Description: This dissertation is has two parts: a critical essay on the lyric subject, and a collection of poems. In the essay, I suggest that, contrary to various anti-subjectivists who continue to define the lyric subject in Romantic terms, a strain of Post-Romantic lyric subjectivity allows us to think more in terms of space, process, and dialogue and less in terms of identity, (mere self-) expression, and dialectic. The view I propose understands the contemporary lyric subject as a confluence or parallax of imagined and felt subjectivities in which the subject who writes the poem, the subject personified as speaker in the text itself, and the subject who receives the poem as a reader are each repeatedly drawn out of themselves, into others, and into an otherness that calls one beyond identity, mastery, and understanding. Rather than arguing for the lyric subject as autonomous, expressive (if fictive) "I,” I have suggested that the lyric subject is a dialogical matrix of multiple subjectivities—actual, imagined, anticipated, deferred—that at once posit and emerge from a space whose only grounded, actual place in the world is the text: not the court, not the market, and not a canon of legitimized authors, but in the relatively fugitive realm of text. In this way, there is no real contradiction between what Tucker terms the intersubjective and the intertextual. The lyric space I am arguing for is ultimately a diachronic process in which readers take up the poem and bring that space partially into their bodies, imaginations, and consciousness even as the poem brings them out, or to the edge, of each of these.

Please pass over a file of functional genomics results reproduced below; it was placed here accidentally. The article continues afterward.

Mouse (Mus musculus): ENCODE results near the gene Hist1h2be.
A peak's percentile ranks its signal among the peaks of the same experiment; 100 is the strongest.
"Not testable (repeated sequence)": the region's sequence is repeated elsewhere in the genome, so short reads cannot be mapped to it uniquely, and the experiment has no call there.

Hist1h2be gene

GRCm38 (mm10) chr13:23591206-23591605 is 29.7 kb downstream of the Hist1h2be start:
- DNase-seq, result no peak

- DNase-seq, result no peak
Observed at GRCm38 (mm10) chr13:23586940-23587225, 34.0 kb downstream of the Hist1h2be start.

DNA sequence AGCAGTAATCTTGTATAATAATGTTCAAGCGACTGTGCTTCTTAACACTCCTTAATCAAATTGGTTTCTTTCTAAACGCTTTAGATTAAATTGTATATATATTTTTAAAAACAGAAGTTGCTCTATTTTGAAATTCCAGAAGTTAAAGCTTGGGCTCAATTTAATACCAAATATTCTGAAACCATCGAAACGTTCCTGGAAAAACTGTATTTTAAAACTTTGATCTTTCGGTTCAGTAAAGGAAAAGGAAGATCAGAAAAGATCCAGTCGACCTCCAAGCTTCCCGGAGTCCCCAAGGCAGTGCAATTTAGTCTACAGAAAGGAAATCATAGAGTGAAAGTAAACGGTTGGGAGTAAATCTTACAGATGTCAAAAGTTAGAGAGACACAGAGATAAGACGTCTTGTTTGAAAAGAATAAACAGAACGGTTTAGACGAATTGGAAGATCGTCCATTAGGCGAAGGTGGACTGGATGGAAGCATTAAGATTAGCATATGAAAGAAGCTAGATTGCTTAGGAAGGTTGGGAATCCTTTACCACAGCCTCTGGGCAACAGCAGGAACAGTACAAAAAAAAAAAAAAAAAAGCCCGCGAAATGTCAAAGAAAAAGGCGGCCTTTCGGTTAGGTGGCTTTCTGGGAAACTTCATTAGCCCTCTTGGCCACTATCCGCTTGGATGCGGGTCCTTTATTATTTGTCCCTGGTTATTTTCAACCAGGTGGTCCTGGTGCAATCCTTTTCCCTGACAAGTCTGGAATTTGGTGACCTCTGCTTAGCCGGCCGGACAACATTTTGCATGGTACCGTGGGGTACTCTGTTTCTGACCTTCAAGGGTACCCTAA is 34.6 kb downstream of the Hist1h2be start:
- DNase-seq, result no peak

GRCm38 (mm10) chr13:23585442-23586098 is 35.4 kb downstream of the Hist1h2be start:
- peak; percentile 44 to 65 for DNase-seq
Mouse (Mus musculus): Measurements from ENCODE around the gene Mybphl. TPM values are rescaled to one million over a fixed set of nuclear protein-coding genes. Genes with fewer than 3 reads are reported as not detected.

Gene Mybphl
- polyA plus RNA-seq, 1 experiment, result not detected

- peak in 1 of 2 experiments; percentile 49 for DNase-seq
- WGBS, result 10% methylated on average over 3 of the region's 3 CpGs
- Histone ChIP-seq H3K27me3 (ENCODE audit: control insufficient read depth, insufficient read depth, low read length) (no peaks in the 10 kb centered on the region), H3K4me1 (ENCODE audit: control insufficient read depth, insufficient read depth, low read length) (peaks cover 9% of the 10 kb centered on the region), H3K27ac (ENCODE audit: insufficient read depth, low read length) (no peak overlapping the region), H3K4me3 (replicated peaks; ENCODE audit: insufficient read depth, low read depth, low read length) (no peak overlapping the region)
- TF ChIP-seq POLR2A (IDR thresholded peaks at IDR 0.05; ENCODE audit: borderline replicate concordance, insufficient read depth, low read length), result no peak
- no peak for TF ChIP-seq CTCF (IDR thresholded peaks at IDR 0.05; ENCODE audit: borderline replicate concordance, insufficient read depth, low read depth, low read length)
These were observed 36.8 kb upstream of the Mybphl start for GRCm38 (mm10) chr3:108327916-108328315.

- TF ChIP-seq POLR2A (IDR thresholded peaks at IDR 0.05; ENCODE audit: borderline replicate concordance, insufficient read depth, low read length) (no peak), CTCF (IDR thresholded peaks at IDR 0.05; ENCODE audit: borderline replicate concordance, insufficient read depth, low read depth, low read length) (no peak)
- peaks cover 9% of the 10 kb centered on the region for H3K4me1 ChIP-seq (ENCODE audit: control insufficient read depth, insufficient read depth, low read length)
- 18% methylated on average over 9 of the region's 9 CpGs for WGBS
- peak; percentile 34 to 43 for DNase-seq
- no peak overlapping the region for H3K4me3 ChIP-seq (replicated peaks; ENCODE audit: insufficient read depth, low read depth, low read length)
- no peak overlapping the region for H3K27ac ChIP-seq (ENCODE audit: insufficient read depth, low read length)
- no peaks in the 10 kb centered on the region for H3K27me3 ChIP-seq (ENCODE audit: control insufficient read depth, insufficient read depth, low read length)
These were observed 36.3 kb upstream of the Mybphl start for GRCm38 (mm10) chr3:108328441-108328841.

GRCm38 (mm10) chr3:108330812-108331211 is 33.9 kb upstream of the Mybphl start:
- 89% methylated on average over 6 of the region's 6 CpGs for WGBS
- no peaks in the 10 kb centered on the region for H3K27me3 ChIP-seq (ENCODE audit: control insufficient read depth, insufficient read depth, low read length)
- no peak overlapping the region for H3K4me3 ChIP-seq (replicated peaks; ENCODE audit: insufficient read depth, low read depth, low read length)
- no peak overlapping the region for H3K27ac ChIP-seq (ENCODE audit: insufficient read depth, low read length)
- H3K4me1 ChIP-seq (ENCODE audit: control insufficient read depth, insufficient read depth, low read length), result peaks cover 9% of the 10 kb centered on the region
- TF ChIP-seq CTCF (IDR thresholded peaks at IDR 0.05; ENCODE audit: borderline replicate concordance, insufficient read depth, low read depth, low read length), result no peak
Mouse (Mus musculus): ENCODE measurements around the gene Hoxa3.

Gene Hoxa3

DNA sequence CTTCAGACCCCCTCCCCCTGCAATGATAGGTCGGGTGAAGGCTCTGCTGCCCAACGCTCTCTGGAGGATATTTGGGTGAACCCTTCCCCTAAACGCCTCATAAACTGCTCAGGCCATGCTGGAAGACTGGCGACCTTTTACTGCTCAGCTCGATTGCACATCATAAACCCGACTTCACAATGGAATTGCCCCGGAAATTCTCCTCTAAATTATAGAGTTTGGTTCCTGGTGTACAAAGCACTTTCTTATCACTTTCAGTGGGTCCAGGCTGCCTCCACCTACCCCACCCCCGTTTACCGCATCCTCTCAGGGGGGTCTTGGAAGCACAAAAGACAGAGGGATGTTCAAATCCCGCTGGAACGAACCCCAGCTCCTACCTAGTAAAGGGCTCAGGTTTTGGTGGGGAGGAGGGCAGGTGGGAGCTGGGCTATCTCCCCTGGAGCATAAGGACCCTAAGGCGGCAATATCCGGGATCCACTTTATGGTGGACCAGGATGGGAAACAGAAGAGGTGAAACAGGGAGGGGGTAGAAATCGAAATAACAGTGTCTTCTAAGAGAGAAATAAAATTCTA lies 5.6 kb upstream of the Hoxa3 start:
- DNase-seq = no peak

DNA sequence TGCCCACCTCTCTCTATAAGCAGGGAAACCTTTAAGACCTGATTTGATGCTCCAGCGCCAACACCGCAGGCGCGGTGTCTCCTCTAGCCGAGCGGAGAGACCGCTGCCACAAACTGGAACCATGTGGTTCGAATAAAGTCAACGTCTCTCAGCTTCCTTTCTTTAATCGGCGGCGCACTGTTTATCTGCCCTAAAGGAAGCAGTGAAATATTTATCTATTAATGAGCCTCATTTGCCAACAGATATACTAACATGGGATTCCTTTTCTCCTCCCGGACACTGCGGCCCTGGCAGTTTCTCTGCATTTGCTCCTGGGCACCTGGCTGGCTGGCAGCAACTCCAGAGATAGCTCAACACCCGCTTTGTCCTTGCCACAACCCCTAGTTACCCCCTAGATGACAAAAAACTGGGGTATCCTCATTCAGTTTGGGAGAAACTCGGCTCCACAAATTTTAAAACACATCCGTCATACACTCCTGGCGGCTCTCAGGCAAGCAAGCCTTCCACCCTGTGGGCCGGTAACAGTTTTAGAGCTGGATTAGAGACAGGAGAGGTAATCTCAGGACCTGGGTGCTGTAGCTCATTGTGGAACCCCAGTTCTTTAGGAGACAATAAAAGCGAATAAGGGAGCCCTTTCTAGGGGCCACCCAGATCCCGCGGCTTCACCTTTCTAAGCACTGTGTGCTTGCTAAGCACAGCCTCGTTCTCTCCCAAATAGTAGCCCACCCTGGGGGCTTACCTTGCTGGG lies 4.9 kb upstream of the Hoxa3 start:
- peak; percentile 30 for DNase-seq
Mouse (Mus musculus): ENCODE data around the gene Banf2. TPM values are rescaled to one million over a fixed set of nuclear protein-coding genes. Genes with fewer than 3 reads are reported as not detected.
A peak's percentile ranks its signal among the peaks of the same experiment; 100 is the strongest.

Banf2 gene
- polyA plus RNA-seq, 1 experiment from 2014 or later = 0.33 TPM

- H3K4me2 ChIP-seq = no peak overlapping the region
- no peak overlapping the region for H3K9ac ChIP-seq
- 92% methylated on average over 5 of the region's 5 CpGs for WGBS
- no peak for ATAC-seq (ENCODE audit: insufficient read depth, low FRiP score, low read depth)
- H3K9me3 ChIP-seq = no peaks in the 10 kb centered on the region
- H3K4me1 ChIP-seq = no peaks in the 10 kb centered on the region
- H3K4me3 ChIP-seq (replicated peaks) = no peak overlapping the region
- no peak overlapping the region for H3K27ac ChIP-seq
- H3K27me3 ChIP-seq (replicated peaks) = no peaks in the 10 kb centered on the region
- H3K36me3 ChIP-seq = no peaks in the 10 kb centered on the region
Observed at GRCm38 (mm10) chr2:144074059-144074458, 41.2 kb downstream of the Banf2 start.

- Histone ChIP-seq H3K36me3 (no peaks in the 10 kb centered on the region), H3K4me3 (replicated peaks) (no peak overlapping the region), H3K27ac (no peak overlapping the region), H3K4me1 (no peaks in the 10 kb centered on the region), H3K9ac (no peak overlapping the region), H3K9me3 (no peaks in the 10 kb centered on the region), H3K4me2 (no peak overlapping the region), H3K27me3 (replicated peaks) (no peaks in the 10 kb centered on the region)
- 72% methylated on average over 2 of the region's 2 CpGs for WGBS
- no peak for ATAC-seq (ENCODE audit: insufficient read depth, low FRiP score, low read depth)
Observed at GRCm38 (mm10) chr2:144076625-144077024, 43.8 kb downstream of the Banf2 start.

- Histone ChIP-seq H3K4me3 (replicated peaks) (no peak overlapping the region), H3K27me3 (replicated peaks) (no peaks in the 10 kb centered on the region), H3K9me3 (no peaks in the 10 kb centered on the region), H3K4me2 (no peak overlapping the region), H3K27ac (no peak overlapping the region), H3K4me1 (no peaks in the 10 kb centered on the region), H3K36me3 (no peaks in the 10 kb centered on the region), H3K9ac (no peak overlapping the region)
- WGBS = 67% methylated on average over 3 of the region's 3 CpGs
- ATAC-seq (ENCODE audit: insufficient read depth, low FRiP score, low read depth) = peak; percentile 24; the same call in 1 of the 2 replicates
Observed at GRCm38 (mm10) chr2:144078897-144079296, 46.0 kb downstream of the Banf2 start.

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Date: May 2016
Creator: Haines, Robert M.
Partner: UNT Libraries

Monsters Like Us: Reexamining “Invasion of the Body Snatchers” Through the Decades

Description: The purpose of this paper is to examine the multiple versions of "Invasion of the Body Snatchers" in concert and determine the reason for their continued presence in the American cultural landscape. To do so I will look at the novel and four films and examine the context in which they were created. In reexamining the novel and films, a central theme begins to emerge: interiority. Fear in "Invasion of the Body Snatchers" moves from an external to an internal threat. The bodily locus of the monstrous other has been re-purposed and re-projected outward. The internal nature of the monstrous threat is displayed in the narrative’s use of production and distribution, mental health professionals, pseudo-families, and the vilification of sleep. Finally, this paper will examine the studio influence on the various films and their impact on the relative endings.
Date: May 2016
Creator: Norton, Elizabeth Harmon
Partner: UNT Libraries